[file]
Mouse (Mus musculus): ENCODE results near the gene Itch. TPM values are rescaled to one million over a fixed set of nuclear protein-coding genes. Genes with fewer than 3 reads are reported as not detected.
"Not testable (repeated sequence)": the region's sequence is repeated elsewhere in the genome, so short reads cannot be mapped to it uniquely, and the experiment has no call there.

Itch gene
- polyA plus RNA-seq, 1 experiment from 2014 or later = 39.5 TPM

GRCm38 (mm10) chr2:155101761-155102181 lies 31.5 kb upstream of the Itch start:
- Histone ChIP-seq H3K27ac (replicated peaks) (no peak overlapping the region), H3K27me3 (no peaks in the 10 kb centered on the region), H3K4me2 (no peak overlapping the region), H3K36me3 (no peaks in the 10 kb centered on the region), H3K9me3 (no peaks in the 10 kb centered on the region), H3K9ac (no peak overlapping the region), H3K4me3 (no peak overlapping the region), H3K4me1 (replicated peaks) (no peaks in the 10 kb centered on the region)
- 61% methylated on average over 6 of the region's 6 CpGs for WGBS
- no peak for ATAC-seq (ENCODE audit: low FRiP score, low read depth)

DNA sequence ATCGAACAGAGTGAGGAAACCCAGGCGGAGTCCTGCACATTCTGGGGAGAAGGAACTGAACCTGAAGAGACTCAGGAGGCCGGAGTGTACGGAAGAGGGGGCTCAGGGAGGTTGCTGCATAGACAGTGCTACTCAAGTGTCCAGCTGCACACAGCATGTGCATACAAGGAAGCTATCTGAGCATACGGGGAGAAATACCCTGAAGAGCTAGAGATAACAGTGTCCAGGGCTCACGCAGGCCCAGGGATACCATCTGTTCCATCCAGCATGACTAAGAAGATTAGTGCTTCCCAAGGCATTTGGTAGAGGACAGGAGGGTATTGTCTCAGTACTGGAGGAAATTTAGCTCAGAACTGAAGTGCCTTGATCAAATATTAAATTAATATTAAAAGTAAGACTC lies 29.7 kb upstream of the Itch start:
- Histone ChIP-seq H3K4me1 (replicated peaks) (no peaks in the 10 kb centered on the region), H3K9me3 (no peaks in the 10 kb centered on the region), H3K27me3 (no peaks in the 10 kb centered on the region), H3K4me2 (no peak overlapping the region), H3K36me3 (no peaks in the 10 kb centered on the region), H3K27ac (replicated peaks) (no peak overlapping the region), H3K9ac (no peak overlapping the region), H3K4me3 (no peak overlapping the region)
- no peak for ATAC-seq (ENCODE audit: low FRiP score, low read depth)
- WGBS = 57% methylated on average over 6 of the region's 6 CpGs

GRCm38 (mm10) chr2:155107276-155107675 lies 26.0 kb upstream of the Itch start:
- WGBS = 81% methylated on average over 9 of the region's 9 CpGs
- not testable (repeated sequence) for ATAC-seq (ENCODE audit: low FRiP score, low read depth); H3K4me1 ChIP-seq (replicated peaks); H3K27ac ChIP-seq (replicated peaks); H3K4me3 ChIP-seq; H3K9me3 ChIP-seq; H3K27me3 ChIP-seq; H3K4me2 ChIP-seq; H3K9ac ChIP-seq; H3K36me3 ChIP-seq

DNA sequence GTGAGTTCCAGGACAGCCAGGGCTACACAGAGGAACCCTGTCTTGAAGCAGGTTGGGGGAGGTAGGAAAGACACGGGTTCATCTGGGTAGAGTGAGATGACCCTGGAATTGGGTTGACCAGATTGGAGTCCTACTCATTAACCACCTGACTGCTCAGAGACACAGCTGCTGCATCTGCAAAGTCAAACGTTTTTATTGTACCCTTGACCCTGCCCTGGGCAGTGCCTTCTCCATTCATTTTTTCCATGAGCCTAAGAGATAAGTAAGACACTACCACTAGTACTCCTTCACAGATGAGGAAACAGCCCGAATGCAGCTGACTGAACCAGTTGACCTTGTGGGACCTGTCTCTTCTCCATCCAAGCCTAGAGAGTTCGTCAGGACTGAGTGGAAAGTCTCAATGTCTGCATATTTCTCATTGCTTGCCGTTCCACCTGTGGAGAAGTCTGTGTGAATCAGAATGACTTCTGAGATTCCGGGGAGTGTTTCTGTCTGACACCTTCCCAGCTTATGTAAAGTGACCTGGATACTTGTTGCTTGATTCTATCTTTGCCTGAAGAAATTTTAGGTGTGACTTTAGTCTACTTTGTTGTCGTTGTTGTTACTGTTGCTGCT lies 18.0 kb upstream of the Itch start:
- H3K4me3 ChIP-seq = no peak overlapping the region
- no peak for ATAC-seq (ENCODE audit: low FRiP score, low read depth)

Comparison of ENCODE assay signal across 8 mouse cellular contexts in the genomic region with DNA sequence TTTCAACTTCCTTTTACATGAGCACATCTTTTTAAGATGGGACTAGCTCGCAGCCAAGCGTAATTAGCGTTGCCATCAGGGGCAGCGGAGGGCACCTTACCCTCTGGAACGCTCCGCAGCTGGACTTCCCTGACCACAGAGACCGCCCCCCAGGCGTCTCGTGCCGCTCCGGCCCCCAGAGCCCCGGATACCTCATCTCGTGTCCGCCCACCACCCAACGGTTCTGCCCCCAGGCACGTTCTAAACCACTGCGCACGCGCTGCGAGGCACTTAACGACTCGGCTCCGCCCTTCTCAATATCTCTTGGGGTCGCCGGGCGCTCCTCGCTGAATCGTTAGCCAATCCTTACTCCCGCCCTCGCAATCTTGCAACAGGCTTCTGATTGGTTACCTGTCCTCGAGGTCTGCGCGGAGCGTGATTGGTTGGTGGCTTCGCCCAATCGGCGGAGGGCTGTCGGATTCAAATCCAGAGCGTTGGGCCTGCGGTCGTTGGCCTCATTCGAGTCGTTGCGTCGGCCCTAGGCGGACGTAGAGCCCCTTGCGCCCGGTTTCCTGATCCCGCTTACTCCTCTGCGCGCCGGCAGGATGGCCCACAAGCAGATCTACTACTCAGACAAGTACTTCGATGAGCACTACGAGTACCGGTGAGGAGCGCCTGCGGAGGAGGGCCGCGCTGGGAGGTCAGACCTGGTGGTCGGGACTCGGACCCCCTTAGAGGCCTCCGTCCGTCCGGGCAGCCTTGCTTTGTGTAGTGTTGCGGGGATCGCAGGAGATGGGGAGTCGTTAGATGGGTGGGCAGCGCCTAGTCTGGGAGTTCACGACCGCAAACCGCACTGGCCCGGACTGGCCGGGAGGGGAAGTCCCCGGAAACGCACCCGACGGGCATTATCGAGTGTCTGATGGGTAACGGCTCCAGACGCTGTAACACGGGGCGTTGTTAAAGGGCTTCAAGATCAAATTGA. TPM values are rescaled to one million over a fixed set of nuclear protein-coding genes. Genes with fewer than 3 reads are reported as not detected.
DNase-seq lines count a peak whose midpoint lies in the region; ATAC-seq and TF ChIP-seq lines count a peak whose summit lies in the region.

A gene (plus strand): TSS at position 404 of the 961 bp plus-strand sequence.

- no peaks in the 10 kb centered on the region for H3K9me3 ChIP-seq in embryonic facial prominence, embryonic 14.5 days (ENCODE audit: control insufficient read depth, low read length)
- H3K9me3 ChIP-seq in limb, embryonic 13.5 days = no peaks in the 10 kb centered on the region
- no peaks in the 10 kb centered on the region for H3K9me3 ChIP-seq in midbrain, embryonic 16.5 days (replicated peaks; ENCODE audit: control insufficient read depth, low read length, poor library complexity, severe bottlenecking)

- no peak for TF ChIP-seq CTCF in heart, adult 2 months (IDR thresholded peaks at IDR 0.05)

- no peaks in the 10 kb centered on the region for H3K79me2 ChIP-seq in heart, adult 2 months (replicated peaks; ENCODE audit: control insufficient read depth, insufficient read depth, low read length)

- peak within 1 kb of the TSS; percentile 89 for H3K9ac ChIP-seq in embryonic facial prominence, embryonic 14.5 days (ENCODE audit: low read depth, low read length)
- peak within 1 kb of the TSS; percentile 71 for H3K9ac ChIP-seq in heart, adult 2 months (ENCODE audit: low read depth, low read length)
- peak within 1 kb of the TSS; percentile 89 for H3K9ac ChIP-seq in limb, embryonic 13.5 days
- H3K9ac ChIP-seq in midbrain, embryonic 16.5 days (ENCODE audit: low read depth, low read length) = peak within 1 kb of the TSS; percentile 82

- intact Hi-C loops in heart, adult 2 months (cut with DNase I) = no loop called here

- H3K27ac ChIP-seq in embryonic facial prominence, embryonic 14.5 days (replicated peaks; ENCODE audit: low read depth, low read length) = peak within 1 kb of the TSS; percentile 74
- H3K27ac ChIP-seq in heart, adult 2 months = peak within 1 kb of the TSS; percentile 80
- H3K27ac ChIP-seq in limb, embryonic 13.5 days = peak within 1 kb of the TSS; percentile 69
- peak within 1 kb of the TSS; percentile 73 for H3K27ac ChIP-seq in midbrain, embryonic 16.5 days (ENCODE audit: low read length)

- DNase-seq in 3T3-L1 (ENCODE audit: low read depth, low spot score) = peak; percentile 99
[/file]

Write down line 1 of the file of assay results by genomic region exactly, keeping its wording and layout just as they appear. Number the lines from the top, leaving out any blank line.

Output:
Mouse (Mus musculus): ENCODE results near the gene Itch. TPM values are rescaled to one million over a fixed set of nuclear protein-coding genes. Genes with fewer than 3 reads are reported as not detected.